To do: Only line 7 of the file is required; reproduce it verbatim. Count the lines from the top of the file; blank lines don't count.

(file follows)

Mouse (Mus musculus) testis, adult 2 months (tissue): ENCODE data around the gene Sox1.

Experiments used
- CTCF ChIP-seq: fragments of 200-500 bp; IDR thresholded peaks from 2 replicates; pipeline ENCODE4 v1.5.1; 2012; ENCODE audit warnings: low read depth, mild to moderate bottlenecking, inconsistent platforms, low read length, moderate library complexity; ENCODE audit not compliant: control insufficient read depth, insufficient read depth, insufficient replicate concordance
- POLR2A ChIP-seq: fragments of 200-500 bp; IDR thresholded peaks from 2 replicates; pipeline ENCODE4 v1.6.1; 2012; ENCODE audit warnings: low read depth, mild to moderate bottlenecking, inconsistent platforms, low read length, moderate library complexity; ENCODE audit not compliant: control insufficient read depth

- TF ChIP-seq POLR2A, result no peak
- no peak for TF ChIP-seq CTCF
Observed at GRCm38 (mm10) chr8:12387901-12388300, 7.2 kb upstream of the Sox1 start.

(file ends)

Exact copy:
Observed at GRCm38 (mm10) chr8:12387901-12388300, 7.2 kb upstream of the Sox1 start.